Warhammer 40k Indomitus Box Set – After 10,000 years of war, turmoil and destruction, the Imperium of Mankind is on the brink of collapse and is besieged on all fronts by Xenos scum and blasphemous traitors. The Emperor’s domain was divided by the Cicatrix Maledictux, the galaxy-spanning warp storm; Planetary systems are stripped of all life, through plague, mutation and Daemonic Hellfire raining down from the sky.
Swarming Tyranids devoured worlds and left lifeless husks behind. Brutal ork hordes destroyed sector after sector. Ruinous traitor legions have risen from their lairs, exterminating all that stands in their way on their path to eternal glory… or damnation.
Warhammer 40k Indomitus Box Set
The only light of hope the citizens of the Imperium have are the newly formed Primaris Marines, genetically enhanced super soldiers. Dressed in the improved Mk. X armor, with a weapon designed for warfare and perfected over countless millennia.
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Led by the Emperor’s most handsome son and Primarch, Roboute Guilliman, the chapters of the Space Marines declared the Indomitus Crusade to strike back against the enemies of humanity. Bring back the fiery vengeance of Imperial Law to those systems that have fallen into darkness.
As the light of the Golden Throne flickers on the edge of eternal damnation, in the gloomy darkness of the distant future, there is only war!
Warhammer 40000: Dark Imperium is the 2 player box set for 8th Warhammer 40, 000. Including a huge amount of miniatures and accessories, it allows you;
*Paint: No chapter icons on the miniatures so you can choose which Space Marine Chapter you want to collect. If you click on a link and make a purchase, we may receive a small commission. Read our editorial policy.
Games Workshop Gives Warhammer 40,000 Indomitus A July Release Date
First things first – the ninth edition of Warhammer 40,000 marks my first foray into 40k. While I’m an avid player of Age of Sigmar and Warcry, I’d never tackled Games Workshop’s futuristic behemoth before I got my hands on Indomitus, the latest boxed release of the game that marks the official launch of ninth edition.
As such, if you’re looking for a forensic breakdown of all the rules changes for this new edition and how they stack up compared to previous iterations, this isn’t it. What I can bring you, however, is a fresh perspective on the content of Indomitus, how the game plays and whether it is worth buying for existing players and those ready to take their first steps into the dark, dark future.
Indomitus is a pretty hefty set. A lot of that is down to the generous amount of plastic, which I’ll come back to shortly, but a lot of the weight is down to the bulky big core rulebook. While its sheer size may seem daunting at first, it’s an excellent starting point for anyone new to 40k. Previously, I found the lore impenetrable because there is A) so much of it and B) everyone’s opinion is so impossibly strong. I knew the Horus Heresy was a big deal, and that people seemed to really have fun with Space Wolves, but I never really understood why.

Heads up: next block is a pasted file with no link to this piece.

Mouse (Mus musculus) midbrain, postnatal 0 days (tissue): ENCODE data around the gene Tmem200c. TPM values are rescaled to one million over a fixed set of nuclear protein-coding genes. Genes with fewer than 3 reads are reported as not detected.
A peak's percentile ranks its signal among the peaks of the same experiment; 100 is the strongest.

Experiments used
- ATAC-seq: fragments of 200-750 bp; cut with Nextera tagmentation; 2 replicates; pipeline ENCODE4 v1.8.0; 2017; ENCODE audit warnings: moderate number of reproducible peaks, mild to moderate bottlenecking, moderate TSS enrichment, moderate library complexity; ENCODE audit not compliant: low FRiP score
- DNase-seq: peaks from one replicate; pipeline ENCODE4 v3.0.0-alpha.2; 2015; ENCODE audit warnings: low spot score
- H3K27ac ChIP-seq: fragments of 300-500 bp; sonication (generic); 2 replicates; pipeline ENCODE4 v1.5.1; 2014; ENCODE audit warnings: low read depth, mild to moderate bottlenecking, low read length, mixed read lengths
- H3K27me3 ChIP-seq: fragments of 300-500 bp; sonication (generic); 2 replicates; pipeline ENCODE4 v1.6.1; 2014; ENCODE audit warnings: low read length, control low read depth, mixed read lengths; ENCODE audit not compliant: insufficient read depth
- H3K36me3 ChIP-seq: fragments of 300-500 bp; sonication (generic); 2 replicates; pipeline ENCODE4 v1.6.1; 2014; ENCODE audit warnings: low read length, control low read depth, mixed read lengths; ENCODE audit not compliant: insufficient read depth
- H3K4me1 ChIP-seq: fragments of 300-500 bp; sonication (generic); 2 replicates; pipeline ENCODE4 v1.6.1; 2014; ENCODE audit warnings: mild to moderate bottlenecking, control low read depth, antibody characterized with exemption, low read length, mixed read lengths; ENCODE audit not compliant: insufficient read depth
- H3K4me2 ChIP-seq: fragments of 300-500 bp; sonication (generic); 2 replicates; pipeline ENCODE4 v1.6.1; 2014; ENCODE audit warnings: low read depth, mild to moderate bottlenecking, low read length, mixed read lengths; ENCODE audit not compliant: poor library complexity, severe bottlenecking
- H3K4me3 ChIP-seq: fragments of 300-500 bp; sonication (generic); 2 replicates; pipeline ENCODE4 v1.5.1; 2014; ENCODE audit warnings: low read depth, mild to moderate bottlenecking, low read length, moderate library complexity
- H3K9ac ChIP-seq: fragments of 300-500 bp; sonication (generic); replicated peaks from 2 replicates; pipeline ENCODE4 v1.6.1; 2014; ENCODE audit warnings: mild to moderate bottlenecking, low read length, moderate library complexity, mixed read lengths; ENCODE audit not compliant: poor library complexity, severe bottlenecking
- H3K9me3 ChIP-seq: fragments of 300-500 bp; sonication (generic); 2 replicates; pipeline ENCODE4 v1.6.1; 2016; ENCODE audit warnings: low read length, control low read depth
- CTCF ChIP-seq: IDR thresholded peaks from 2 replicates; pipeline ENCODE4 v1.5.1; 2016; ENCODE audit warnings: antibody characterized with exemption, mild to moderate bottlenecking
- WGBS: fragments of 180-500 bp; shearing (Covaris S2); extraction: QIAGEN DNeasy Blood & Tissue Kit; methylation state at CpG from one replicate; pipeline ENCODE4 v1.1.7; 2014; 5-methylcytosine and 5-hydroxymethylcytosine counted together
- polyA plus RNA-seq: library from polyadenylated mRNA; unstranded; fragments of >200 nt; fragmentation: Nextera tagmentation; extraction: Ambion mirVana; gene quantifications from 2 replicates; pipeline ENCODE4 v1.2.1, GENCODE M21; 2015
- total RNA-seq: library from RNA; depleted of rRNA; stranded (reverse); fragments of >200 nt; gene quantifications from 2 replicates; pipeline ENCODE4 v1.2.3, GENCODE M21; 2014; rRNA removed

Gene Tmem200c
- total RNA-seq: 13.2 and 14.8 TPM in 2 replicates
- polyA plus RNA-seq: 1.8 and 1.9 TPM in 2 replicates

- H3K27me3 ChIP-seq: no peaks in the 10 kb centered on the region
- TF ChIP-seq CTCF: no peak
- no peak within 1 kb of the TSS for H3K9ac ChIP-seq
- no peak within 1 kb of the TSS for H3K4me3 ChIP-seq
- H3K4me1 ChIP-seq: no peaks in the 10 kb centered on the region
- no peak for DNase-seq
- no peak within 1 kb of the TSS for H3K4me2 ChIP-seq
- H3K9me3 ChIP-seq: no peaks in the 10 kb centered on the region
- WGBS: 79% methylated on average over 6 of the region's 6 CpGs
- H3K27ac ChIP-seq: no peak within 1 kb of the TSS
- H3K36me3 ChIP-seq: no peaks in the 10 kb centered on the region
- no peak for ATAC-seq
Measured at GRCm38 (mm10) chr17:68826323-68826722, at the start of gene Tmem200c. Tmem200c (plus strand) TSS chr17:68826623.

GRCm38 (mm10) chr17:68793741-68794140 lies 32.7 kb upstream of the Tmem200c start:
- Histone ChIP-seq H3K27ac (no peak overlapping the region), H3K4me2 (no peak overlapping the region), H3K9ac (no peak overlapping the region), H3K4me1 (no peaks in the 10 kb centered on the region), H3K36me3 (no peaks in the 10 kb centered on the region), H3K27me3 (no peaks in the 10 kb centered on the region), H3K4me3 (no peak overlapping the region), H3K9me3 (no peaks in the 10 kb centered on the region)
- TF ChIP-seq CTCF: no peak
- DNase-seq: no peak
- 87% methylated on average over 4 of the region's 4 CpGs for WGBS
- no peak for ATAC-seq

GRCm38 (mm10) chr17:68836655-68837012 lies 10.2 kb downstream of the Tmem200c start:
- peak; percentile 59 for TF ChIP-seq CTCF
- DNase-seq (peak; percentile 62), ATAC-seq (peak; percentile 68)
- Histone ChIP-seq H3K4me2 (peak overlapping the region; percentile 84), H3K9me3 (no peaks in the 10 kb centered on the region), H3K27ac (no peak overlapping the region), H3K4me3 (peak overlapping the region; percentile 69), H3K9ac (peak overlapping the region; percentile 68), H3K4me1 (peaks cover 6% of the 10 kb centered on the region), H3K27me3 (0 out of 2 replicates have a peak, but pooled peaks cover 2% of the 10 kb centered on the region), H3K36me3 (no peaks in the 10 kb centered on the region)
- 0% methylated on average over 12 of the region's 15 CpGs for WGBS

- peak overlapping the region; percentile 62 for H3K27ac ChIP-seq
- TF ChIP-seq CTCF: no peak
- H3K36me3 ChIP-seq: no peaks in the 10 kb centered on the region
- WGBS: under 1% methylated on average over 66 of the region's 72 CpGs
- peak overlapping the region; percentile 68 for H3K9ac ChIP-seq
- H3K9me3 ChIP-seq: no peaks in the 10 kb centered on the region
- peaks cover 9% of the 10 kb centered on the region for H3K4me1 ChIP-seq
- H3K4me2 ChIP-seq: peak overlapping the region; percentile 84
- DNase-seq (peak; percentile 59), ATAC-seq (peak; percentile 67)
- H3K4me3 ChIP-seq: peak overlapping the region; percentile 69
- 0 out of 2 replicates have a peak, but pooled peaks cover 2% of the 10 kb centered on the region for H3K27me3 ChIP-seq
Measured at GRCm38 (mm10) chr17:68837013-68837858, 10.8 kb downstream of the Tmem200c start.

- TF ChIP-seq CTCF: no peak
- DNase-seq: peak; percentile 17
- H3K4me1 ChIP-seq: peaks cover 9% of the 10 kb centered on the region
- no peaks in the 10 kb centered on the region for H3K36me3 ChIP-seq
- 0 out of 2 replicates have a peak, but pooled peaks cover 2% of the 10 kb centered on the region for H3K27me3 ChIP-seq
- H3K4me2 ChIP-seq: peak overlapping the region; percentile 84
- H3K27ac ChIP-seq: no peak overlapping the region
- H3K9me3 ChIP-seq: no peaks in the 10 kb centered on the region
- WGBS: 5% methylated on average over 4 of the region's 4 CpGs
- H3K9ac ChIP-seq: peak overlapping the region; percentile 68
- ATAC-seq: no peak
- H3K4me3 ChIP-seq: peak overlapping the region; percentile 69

It took 192 pages of lore to get there, but I now feel pretty well versed in Warhammer 40, 000 and the various factions waging eternal war for or against the Emperor. Better yet, it didn’t feel like work; the core book is well written and beautifully laid out, making it a lovely volume to get your hands on. As well as explaining the current state of the Imperium of Man, the set focuses on several key battlefields – including the Pariah Nexus and its part in the titular Indomitus Crusade. These focal points help set the scene for any narrative campaign, regardless of the factions involved, but also go a long way to provide context for the Angels of Death and the Necron forces included in Indomitus.
Indomitus Box Set (2020)
While the core book delights in telling its own story, the rules section, by contrast, is delightfully short. 40k drew a lot of inspiration from Age of Sigmar for its eighth (and therefore ninth) edition and the shared DNA undoubtedly made it easier to learn the basics. All the same, I found the rules to be pleasingly straightforward, but also comprehensive. Existing players will take no time at all to get up to speed on how things work for this new edition, while absolute newcomers will be guided through every phase of the game, learning not only what is happening, but why.